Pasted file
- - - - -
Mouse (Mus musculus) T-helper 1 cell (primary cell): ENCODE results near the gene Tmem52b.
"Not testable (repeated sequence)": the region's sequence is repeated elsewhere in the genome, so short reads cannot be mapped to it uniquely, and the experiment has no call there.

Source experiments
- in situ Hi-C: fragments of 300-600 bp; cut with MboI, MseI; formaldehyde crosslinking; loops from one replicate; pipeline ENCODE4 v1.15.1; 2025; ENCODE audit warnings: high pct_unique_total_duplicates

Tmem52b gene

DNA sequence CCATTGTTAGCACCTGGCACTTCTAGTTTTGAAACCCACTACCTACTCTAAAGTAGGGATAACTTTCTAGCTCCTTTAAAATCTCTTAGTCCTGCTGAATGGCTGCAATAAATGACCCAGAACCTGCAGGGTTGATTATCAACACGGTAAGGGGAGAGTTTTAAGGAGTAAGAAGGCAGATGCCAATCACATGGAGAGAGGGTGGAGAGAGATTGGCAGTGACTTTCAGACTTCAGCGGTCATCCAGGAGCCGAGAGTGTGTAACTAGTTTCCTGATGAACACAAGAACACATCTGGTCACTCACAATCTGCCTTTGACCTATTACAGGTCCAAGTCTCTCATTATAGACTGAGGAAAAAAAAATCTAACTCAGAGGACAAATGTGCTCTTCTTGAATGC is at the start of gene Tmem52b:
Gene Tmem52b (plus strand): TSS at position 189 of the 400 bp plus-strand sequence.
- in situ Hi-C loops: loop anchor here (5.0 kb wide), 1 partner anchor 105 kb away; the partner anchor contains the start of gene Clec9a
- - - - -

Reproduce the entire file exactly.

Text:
Mouse (Mus musculus) T-helper 1 cell (primary cell): ENCODE results near the gene Tmem52b.
"Not testable (repeated sequence)": the region's sequence is repeated elsewhere in the genome, so short reads cannot be mapped to it uniquely, and the experiment has no call there.

Source experiments
- in situ Hi-C: fragments of 300-600 bp; cut with MboI, MseI; formaldehyde crosslinking; loops from one replicate; pipeline ENCODE4 v1.15.1; 2025; ENCODE audit warnings: high pct_unique_total_duplicates

Tmem52b gene

DNA sequence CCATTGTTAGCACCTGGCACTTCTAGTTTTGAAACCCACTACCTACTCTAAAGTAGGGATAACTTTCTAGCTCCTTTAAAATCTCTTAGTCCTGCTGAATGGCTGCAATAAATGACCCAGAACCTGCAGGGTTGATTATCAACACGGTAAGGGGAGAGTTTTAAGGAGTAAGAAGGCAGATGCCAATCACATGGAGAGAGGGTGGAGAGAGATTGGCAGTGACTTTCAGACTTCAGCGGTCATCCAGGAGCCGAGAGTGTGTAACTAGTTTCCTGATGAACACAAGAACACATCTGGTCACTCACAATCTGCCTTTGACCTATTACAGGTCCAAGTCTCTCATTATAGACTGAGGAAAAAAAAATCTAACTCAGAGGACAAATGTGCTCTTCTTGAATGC is at the start of gene Tmem52b:
Gene Tmem52b (plus strand): TSS at position 189 of the 400 bp plus-strand sequence.
- in situ Hi-C loops: loop anchor here (5.0 kb wide), 1 partner anchor 105 kb away; the partner anchor contains the start of gene Clec9a